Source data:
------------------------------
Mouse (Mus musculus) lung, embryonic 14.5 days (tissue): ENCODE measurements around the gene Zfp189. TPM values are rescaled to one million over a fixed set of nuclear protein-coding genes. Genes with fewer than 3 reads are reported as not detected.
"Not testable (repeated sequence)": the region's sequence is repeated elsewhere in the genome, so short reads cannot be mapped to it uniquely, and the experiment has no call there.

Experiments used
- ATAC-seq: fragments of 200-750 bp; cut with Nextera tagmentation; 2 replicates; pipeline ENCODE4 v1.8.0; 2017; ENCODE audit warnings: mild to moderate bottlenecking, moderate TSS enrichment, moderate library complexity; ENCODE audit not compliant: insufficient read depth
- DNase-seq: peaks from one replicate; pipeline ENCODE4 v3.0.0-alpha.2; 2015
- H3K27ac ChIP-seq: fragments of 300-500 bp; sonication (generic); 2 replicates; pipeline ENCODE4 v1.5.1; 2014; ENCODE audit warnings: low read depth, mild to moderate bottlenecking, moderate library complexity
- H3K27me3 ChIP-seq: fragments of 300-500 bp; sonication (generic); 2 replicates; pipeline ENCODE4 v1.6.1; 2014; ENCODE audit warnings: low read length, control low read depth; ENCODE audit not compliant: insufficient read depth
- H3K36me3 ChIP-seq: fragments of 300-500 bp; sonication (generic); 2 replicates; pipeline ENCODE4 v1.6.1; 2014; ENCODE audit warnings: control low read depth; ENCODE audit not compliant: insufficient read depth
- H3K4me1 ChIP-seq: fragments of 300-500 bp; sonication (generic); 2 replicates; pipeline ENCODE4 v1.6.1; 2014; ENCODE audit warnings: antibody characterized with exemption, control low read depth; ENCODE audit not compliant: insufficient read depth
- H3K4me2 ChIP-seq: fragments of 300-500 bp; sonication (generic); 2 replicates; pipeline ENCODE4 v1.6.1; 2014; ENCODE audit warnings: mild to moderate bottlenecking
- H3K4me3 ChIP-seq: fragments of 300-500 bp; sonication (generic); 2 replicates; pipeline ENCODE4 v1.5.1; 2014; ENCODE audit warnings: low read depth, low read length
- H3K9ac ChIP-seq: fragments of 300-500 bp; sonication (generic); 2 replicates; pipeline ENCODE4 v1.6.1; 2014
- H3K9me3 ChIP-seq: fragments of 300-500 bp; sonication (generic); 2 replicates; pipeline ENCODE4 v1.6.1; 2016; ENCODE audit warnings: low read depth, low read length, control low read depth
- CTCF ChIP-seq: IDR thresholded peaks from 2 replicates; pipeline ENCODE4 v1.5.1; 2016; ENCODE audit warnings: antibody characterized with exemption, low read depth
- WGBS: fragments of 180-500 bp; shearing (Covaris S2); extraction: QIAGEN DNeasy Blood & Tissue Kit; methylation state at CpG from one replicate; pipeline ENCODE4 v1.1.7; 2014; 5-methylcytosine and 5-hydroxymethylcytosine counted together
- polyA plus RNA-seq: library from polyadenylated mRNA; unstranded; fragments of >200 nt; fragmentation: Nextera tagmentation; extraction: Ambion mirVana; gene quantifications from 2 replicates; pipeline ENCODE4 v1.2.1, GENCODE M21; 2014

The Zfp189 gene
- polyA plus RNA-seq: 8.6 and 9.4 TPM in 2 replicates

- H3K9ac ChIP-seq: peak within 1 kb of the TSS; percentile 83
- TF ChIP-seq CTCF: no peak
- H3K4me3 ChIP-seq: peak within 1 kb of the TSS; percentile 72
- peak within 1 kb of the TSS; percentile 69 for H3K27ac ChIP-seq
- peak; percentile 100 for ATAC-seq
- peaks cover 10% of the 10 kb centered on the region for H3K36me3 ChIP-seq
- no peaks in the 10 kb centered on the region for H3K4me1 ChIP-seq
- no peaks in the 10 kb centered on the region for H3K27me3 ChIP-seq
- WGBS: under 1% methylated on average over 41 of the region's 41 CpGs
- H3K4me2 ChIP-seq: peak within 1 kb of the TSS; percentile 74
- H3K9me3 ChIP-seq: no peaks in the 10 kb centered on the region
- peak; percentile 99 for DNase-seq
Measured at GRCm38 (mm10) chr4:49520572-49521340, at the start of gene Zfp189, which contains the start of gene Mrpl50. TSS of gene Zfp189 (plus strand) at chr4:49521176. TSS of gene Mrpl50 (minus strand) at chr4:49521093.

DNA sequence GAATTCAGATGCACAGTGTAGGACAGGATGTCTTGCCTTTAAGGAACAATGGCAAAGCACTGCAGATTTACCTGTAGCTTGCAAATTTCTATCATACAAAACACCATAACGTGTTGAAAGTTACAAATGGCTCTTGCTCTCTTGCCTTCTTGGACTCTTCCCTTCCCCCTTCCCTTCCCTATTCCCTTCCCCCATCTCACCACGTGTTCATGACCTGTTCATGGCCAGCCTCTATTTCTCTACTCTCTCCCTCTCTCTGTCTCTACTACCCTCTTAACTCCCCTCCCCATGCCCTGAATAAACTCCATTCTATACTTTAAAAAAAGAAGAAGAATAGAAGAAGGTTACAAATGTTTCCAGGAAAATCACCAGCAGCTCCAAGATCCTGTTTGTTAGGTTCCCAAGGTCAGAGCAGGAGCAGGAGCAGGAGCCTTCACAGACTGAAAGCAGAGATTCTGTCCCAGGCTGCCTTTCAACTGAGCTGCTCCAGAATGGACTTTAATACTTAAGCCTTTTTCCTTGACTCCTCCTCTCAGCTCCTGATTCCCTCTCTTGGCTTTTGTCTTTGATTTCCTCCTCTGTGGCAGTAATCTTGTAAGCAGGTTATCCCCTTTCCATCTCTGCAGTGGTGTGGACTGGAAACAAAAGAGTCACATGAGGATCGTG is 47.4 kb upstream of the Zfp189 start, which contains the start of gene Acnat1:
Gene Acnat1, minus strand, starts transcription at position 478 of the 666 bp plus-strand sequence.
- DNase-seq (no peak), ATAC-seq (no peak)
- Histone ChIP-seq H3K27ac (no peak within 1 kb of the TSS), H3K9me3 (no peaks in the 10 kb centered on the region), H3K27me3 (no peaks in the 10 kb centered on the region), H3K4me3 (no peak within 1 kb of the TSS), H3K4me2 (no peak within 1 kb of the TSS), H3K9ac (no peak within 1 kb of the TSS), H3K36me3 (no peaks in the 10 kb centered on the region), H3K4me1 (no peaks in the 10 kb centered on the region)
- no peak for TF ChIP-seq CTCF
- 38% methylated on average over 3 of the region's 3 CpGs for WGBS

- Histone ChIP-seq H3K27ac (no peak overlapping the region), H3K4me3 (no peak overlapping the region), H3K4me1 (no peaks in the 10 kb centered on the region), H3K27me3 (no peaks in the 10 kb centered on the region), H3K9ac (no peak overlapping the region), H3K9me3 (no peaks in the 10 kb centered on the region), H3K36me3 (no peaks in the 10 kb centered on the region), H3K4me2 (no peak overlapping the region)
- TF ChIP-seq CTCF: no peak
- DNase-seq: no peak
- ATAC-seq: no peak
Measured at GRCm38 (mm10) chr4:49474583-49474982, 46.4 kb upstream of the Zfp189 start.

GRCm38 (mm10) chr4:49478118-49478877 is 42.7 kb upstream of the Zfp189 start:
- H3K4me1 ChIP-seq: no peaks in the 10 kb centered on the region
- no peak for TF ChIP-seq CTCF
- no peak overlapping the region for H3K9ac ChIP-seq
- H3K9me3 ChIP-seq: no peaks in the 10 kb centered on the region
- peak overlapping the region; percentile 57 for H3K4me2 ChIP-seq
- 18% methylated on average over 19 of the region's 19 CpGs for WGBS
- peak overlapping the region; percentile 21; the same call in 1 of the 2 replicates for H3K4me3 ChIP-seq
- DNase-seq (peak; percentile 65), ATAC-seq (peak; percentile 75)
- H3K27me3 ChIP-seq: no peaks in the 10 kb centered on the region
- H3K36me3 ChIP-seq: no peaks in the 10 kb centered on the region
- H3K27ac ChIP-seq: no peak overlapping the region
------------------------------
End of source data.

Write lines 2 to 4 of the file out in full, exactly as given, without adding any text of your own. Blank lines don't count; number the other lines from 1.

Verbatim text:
"Not testable (repeated sequence)": the region's sequence is repeated elsewhere in the genome, so short reads cannot be mapped to it uniquely, and the experiment has no call there.

Experiments used
- ATAC-seq: fragments of 200-750 bp; cut with Nextera tagmentation; 2 replicates; pipeline ENCODE4 v1.8.0; 2017; ENCODE audit warnings: mild to moderate bottlenecking, moderate TSS enrichment, moderate library complexity; ENCODE audit not compliant: insufficient read depth